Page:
Injured runners have been known to scour the Internet and talk to everyone they know in their search for a treatment for their injury. They hear one person’s story about how they tried everything on their plantar fasciitis or Achilles tendinitis, but nothing worked until they discovered that one treatment, and their troubles were over. So our runner embraces the treatment or exercise, and crosses their fingers, and it doesn’t work. They become frustrated. Why does something that works so well for that other runner not work for them?
We asked Toronto chiropractor Philip Warner, who told us he has spent a lot of time pondering this question. Warner explains that whether a specific treatment will work depends on a number of factors. They may appear to have the same injury, but they are not the same person. Here are some of the factors that influence how we respond to treatment:
“Often, pain… is given a generalized diagnosis,” says Warner. For example, if you have pain at your Achilles, it may be labelled tendinitis, but if we look closely at the tissue, is it a tear, an inflammatory reaction or a degenerative tendon? These nuances all require different approaches to treatment.”
Age and general health
A young, healthy person may respond better to a specific treatment than an older person who is starting to run but has a history of obesity, for example.
Lifestyle/job environment factors
Does the person stand all day at work, or do they sit at a desk? Those present two very different stresses on the body, which in turn have an impact on recovery.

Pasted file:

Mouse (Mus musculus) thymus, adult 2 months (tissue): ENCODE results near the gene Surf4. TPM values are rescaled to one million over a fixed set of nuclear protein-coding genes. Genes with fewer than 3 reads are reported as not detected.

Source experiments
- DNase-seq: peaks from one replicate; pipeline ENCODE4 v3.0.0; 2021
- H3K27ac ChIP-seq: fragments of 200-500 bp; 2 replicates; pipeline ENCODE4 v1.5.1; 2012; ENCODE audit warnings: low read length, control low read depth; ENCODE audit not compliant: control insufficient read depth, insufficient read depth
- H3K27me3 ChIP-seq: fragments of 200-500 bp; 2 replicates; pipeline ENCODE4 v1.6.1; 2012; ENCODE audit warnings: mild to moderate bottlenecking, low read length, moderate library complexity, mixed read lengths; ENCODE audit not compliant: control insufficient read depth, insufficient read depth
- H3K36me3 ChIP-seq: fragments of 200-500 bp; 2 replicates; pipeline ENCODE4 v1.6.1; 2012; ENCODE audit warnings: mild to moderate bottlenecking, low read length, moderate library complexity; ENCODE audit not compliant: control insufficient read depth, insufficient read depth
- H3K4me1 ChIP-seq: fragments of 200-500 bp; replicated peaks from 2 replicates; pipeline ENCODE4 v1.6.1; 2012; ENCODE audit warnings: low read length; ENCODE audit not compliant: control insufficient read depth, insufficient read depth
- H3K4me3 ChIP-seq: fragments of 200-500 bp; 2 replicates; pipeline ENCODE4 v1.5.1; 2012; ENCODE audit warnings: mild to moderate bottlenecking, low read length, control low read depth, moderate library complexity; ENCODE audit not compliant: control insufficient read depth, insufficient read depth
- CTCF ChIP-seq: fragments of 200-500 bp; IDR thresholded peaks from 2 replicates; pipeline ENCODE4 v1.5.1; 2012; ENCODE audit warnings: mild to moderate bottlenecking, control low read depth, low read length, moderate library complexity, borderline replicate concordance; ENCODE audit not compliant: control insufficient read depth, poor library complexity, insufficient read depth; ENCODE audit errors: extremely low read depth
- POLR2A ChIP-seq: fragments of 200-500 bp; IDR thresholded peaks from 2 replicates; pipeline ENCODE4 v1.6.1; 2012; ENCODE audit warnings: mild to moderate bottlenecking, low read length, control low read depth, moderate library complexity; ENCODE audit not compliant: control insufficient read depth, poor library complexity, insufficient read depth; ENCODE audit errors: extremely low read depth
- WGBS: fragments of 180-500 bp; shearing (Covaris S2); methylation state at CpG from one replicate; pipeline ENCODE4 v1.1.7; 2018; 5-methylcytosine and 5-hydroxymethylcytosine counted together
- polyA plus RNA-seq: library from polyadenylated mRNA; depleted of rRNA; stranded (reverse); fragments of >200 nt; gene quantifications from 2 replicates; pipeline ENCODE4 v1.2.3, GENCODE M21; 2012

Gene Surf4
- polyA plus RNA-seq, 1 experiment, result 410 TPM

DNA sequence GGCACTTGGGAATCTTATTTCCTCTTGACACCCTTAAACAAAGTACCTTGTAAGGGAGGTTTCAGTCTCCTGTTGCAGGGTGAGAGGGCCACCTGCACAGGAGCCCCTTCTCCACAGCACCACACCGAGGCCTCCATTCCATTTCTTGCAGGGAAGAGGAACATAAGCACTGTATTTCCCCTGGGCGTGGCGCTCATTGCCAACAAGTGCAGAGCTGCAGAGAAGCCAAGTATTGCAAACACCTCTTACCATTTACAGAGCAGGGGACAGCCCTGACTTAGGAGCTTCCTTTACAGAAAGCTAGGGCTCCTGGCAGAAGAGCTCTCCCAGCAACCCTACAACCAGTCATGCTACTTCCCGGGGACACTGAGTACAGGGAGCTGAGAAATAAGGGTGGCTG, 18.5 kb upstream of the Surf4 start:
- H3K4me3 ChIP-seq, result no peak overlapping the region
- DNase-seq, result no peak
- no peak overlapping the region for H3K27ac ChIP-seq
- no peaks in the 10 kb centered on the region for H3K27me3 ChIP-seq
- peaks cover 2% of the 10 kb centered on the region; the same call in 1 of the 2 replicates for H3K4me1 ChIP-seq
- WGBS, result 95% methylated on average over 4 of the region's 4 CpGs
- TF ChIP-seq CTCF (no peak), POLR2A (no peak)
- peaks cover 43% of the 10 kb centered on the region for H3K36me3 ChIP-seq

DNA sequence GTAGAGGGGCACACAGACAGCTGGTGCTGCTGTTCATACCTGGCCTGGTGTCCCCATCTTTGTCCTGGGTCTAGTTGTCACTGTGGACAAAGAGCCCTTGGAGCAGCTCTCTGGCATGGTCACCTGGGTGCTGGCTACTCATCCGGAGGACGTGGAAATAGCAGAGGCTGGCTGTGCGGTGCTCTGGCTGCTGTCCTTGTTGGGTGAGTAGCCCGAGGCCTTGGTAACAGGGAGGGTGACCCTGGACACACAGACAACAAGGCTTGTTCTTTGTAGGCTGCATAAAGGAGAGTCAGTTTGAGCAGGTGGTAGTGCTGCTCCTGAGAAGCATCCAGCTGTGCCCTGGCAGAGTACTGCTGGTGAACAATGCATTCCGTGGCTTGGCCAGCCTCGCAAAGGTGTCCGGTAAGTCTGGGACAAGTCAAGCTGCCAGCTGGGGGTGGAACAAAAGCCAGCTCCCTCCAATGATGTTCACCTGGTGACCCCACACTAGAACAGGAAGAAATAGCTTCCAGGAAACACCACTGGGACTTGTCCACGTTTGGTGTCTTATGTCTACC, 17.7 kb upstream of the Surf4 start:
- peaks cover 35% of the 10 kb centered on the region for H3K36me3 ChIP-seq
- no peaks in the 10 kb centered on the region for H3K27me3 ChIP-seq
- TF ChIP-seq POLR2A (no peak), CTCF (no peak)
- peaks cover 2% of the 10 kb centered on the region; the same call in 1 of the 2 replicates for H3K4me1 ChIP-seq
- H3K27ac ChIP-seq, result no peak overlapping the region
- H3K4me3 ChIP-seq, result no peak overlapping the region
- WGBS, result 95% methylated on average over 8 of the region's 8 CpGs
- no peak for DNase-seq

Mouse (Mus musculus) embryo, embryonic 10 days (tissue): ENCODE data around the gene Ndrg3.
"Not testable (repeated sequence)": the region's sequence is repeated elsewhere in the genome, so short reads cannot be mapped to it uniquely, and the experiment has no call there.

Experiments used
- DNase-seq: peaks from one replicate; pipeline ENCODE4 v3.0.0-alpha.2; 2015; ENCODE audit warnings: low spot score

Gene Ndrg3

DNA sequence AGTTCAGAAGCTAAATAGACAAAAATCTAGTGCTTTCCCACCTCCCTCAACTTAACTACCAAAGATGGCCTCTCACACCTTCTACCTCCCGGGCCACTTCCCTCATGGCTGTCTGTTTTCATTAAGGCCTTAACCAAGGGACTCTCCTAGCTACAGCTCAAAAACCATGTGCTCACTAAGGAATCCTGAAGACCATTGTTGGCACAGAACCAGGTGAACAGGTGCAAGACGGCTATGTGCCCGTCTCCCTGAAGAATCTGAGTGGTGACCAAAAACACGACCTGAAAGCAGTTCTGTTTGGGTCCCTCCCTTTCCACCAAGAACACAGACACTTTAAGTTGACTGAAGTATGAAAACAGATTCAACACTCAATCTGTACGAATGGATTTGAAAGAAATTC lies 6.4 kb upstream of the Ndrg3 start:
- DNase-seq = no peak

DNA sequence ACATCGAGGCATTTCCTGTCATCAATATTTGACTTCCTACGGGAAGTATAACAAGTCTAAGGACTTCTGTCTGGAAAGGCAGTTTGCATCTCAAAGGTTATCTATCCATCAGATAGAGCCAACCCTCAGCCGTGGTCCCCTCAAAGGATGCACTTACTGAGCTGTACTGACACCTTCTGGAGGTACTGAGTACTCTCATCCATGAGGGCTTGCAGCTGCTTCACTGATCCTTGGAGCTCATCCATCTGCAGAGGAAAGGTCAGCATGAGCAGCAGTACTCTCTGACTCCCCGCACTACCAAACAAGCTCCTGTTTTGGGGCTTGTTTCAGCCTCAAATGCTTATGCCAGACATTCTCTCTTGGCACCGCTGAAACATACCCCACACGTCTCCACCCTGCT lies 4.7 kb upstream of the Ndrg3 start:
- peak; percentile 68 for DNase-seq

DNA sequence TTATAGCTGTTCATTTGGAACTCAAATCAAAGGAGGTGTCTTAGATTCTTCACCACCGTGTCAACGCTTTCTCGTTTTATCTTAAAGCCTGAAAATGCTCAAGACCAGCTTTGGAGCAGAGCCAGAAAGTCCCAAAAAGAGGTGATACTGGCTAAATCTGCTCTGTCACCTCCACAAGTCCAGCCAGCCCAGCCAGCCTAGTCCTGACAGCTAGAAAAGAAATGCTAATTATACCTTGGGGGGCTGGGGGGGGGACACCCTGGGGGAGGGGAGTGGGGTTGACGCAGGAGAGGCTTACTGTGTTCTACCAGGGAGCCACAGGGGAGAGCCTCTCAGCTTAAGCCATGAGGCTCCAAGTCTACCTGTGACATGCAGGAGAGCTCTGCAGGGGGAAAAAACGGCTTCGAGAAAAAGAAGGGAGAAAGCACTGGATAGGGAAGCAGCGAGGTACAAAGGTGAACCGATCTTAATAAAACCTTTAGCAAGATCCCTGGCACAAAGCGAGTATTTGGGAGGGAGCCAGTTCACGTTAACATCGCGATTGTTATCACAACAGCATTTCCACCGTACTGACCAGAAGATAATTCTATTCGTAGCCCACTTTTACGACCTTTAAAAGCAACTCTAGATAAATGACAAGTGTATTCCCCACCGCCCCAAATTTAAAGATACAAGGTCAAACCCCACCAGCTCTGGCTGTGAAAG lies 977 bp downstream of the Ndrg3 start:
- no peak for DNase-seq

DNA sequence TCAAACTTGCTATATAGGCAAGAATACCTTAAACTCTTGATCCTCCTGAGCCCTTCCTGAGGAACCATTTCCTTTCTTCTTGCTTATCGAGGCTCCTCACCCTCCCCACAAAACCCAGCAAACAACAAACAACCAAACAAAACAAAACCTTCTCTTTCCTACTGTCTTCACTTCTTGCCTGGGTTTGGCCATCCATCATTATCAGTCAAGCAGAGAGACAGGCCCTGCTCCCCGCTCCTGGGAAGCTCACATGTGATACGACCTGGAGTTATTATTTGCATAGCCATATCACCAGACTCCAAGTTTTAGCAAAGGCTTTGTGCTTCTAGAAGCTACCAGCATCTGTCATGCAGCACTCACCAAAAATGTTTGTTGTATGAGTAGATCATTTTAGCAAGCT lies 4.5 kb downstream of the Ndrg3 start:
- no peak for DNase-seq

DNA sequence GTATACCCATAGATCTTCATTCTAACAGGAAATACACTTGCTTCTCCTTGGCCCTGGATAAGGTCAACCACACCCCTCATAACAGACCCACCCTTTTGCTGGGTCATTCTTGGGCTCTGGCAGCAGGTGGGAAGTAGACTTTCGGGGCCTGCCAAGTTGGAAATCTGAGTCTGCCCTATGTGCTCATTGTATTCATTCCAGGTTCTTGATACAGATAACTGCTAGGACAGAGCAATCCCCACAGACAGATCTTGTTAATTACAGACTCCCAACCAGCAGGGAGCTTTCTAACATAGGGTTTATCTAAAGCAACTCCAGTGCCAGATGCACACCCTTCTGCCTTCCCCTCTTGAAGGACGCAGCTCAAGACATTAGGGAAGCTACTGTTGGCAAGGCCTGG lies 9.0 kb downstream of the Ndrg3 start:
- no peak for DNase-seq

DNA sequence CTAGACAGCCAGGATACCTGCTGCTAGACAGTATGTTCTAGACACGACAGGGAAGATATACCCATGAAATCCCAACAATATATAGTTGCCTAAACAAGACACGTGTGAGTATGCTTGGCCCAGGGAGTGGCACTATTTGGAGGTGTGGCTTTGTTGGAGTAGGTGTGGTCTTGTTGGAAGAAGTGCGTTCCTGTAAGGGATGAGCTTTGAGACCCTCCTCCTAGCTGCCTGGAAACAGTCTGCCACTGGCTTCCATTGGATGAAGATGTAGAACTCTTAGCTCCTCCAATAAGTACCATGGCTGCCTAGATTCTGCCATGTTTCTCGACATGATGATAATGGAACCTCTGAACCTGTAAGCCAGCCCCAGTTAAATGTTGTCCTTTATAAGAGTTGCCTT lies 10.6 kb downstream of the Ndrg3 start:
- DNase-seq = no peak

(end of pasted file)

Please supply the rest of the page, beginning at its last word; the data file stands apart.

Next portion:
The reason for the injury
Warner gives an example: “If you have an Achilles tendinopathy that is partially a result of excessive pronation, creating torque at the Achilles, then progress will be slow if the treatment is only directed at the tendon and neglects the excessive pronation.”
Warner sums up: “If you can get a specific tissue diagnosis (e.g. degenerative tendinopathy), choose a treatment to help that issue (e.g. eccentric exercises to strengthen the degenerative tissue), manage tissue loading (activities of daily living and exercise) and address the underlying reasons why the tissue is being overloaded (i.e. improve foot stability to reduce excessive pronation) you can have relatively consistent outcomes. But if you use the same treatment, but change the other factors, you’ll get very different outcomes.”
So take heart, injured runner. You are unique, and there are good reasons why the thing that worked for your friend may not work for you. But if you choose your health practitioner well, hopefully you’ll get to the bottom of why you’re injured, and what you can do about it, and be back on the roads or trails before long. And maybe you’ll become that person with a story about discovering exactly the right treatment.